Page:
Label: Origin Records
Bradbury's Spirit; Sojourner; Memnonia Quadrangle; How You Loved Me On Mars; Opportunity; Solis Lacus, The Eye Of Mars; Mars, The Bringer Of War; Curiosity; Syrtis Major, The Hourglass Sea; Spirit.
Additional Personnel / Information
Josh Nelson: piano, trumpet, Nord Electro 3; John Daversa: trumpet, EVI; Larry Koonse: guitar; Dave Robaire: bass; Dan Schnelle: drums; Kathleen Grace: vocals; Alan Ferber: trombone; Brian Walsh: bass clarinet; Larry Goldings: B3 organ(4).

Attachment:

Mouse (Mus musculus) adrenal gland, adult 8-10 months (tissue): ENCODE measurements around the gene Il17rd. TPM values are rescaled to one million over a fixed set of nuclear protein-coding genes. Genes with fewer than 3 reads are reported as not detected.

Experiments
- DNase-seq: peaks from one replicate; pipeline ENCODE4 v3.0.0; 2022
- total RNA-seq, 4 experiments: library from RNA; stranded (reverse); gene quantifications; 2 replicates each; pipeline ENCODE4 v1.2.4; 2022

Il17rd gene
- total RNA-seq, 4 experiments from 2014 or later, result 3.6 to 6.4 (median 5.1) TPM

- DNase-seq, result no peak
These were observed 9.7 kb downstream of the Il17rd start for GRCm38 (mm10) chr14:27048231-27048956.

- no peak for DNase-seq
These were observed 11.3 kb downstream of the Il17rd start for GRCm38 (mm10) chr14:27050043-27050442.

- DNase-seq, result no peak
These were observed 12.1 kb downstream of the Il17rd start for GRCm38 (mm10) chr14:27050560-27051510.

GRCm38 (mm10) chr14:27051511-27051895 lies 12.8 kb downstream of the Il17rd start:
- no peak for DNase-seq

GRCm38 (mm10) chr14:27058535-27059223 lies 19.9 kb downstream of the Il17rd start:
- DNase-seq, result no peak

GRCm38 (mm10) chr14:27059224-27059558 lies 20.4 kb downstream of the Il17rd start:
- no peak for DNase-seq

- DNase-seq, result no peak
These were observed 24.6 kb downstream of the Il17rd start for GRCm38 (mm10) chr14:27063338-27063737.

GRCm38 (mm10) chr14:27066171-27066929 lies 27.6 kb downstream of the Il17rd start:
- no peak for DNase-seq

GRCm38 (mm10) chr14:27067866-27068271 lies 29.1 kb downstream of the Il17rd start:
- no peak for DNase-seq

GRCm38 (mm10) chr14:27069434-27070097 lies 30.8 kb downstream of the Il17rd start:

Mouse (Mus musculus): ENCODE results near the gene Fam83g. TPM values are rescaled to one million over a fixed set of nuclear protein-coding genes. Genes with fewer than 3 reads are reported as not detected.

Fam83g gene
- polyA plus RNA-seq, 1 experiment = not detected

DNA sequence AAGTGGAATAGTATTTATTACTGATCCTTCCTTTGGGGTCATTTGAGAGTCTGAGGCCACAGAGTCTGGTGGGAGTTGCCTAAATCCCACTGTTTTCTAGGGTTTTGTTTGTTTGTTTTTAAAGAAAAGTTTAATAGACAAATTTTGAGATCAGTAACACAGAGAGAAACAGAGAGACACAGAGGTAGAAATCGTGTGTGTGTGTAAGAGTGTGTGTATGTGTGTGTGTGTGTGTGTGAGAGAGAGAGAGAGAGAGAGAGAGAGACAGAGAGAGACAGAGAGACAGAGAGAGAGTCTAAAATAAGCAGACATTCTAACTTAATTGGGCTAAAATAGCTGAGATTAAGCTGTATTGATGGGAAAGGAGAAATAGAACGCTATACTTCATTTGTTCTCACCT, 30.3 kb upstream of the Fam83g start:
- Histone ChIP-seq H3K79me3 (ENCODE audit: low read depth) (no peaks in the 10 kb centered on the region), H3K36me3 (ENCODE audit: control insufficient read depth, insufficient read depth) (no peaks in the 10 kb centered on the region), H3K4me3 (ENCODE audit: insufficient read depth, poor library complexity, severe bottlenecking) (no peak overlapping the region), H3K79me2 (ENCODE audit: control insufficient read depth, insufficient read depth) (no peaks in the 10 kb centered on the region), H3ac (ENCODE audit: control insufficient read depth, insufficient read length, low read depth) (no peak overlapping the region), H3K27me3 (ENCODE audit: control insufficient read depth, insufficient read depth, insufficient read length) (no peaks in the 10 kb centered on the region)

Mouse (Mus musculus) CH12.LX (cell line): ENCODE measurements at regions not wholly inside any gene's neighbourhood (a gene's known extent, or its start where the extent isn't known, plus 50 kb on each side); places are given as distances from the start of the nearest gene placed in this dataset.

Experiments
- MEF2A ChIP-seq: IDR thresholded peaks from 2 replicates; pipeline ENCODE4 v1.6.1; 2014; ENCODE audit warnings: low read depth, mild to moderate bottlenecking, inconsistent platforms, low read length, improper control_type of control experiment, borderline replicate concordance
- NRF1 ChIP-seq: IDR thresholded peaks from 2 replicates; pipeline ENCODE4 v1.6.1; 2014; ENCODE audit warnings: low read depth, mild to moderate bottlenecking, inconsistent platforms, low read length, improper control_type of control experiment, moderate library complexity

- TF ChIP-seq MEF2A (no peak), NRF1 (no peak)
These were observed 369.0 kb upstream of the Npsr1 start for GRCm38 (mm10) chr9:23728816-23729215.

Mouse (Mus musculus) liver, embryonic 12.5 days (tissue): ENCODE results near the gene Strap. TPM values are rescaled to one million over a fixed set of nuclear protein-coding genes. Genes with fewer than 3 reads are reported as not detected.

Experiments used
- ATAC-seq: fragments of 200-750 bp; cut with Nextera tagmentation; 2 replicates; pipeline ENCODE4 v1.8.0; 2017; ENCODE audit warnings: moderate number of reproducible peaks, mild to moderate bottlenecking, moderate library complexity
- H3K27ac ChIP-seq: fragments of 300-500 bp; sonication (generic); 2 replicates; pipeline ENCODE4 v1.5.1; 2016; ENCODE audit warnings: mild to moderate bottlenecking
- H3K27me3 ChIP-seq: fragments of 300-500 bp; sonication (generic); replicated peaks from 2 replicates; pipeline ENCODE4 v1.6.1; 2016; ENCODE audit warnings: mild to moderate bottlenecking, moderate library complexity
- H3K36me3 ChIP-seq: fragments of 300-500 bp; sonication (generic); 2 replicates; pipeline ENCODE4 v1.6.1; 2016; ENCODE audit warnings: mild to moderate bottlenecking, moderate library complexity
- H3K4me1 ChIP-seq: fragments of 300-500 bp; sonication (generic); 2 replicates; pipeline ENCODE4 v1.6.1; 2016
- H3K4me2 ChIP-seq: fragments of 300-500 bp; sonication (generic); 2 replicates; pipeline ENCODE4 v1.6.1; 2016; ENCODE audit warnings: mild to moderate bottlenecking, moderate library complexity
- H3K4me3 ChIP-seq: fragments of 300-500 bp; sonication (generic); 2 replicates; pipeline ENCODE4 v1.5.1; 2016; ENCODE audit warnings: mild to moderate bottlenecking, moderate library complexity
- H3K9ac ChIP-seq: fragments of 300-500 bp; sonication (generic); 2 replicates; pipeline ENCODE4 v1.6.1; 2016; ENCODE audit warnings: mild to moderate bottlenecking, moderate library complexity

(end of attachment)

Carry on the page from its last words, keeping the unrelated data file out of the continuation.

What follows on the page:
"Exploring Mars", by Larry Goldings (liner notes) As long as I've know Josh Nelson, I've been aware of his passion for space exploration, and there is an abundance of exploration on this new disc. Boldly opening with his own spoken word excerpt from Ray Bradbury's The Martian Chronicles, (sounding like a friendlier Rod Serling), Josh scores the story with an unexpected 5/4 composition, offering an effective juxtaposition to the story's darker overtones. In the final minutes, we hear Josh's beautiful realization of Bradbury's theme - the haunting and strange Martian melody, stated wordlessly by the angelic Kathleen Grace. The exploration continues with "Sojouner," a piece with harmonic and melodic twists, angular and gentle all at once. The track then evolves into a swinging improvising section, with thoughtful solos by guitarist Larry Koonse and Josh. Larry provides a warm and spacious improvised coda on solo acoustic guitar, ending the performance with unresolved mystery. "How You Loved Me On Mars" is one of Josh's most luscious original ballads. Co-written and sung by Kathleen Grace, this soulful Martian love song will surely be a staple of Josh's live shows....it's achingly beautiful. With it's spare orchestration of piano, bass clarinet, trombone and organ, let's hope this ends up on the next "Golden Record" spacecraft mission. Reminiscent of John McLaughlin's Mahavishnu, "Opportunity" gives Josh a chance to converse with himself - trading energetic solos on piano, rhodes, and synthesizer. Along with Josh's remarkable playing on each keyboard, [Drummer and bassist] are burning it up here, and again, this is music I can't wait to hear live. It's not every day one hears a piano reduction of Holst's "The Planets" on a so-called "jazz" record, and this is one reason Josh Nelson stands out as an artist. He takes chances, challenges himself, and is eager to express the many facets of his musical personality. The piano playing here is phenomenal, and the overdubbing that was necessary comes off organically. I could see Josh taking on the entirety of "The Planets" in this way, for a future project. "Curiousity" showcases more great writing and playing from Josh, as well as great sonic textures provided by synths and bass clarinet. Bassist Dave Robaire and Drummer Dan Schnelle shine here as well, displaying that they not only know how to groove hard, but also how to deeply listen to one another. A reprise of "Spirit," featuring the lyrical John Daversa on trumpet, provides an utterly satisfying bookend to this journey. Josh has certainly found the music of the spheres with this wonderful record, and I am certain that somewhere out there, Ray Bradbury is smiling.